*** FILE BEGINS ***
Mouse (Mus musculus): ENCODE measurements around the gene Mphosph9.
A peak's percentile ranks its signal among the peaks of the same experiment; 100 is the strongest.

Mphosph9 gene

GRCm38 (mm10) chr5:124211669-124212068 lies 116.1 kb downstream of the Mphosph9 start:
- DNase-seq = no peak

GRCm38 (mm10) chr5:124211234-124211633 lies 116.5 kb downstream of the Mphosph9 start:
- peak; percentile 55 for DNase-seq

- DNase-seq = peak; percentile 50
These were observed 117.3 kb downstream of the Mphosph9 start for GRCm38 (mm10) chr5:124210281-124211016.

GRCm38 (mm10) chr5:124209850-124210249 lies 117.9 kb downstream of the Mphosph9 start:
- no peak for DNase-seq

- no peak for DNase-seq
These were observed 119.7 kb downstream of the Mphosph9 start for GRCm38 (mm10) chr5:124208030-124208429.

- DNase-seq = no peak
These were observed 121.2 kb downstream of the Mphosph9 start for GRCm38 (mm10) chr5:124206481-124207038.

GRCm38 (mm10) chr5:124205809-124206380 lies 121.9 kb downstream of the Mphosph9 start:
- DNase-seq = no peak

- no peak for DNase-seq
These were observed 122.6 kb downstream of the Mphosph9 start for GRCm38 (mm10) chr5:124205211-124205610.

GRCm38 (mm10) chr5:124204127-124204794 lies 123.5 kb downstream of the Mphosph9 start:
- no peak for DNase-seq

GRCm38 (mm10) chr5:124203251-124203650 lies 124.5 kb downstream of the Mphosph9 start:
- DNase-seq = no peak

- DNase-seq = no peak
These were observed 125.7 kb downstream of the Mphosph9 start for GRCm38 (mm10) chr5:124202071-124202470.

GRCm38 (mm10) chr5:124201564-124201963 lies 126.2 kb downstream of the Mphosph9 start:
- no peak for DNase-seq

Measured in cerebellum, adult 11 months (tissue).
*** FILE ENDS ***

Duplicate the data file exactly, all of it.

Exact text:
Mouse (Mus musculus): ENCODE measurements around the gene Mphosph9.
A peak's percentile ranks its signal among the peaks of the same experiment; 100 is the strongest.

Mphosph9 gene

GRCm38 (mm10) chr5:124211669-124212068 lies 116.1 kb downstream of the Mphosph9 start:
- DNase-seq = no peak

GRCm38 (mm10) chr5:124211234-124211633 lies 116.5 kb downstream of the Mphosph9 start:
- peak; percentile 55 for DNase-seq

- DNase-seq = peak; percentile 50
These were observed 117.3 kb downstream of the Mphosph9 start for GRCm38 (mm10) chr5:124210281-124211016.

GRCm38 (mm10) chr5:124209850-124210249 lies 117.9 kb downstream of the Mphosph9 start:
- no peak for DNase-seq

- no peak for DNase-seq
These were observed 119.7 kb downstream of the Mphosph9 start for GRCm38 (mm10) chr5:124208030-124208429.

- DNase-seq = no peak
These were observed 121.2 kb downstream of the Mphosph9 start for GRCm38 (mm10) chr5:124206481-124207038.

GRCm38 (mm10) chr5:124205809-124206380 lies 121.9 kb downstream of the Mphosph9 start:
- DNase-seq = no peak

- no peak for DNase-seq
These were observed 122.6 kb downstream of the Mphosph9 start for GRCm38 (mm10) chr5:124205211-124205610.

GRCm38 (mm10) chr5:124204127-124204794 lies 123.5 kb downstream of the Mphosph9 start:
- no peak for DNase-seq

GRCm38 (mm10) chr5:124203251-124203650 lies 124.5 kb downstream of the Mphosph9 start:
- DNase-seq = no peak

- DNase-seq = no peak
These were observed 125.7 kb downstream of the Mphosph9 start for GRCm38 (mm10) chr5:124202071-124202470.

GRCm38 (mm10) chr5:124201564-124201963 lies 126.2 kb downstream of the Mphosph9 start:
- no peak for DNase-seq

Measured in cerebellum, adult 11 months (tissue).